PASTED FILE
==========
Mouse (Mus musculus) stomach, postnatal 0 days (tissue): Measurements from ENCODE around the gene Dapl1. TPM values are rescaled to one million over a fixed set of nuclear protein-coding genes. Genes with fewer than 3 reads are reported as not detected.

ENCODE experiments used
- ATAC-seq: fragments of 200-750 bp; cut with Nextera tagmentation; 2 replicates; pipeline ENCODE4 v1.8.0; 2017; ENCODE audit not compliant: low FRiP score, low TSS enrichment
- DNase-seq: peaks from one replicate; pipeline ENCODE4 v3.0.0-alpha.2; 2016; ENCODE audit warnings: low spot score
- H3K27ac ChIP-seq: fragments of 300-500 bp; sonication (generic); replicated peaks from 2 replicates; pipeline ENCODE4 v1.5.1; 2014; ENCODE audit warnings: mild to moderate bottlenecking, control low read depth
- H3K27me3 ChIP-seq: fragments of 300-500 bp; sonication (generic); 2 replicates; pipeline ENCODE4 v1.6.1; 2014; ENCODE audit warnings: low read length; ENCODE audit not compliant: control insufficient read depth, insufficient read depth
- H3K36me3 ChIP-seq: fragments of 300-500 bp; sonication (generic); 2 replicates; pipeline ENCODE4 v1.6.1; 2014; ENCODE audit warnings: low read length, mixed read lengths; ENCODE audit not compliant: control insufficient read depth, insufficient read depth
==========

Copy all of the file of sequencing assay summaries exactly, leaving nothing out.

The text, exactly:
Mouse (Mus musculus) stomach, postnatal 0 days (tissue): Measurements from ENCODE around the gene Dapl1. TPM values are rescaled to one million over a fixed set of nuclear protein-coding genes. Genes with fewer than 3 reads are reported as not detected.

ENCODE experiments used
- ATAC-seq: fragments of 200-750 bp; cut with Nextera tagmentation; 2 replicates; pipeline ENCODE4 v1.8.0; 2017; ENCODE audit not compliant: low FRiP score, low TSS enrichment
- DNase-seq: peaks from one replicate; pipeline ENCODE4 v3.0.0-alpha.2; 2016; ENCODE audit warnings: low spot score
- H3K27ac ChIP-seq: fragments of 300-500 bp; sonication (generic); replicated peaks from 2 replicates; pipeline ENCODE4 v1.5.1; 2014; ENCODE audit warnings: mild to moderate bottlenecking, control low read depth
- H3K27me3 ChIP-seq: fragments of 300-500 bp; sonication (generic); 2 replicates; pipeline ENCODE4 v1.6.1; 2014; ENCODE audit warnings: low read length; ENCODE audit not compliant: control insufficient read depth, insufficient read depth
- H3K36me3 ChIP-seq: fragments of 300-500 bp; sonication (generic); 2 replicates; pipeline ENCODE4 v1.6.1; 2014; ENCODE audit warnings: low read length, mixed read lengths; ENCODE audit not compliant: control insufficient read depth, insufficient read depth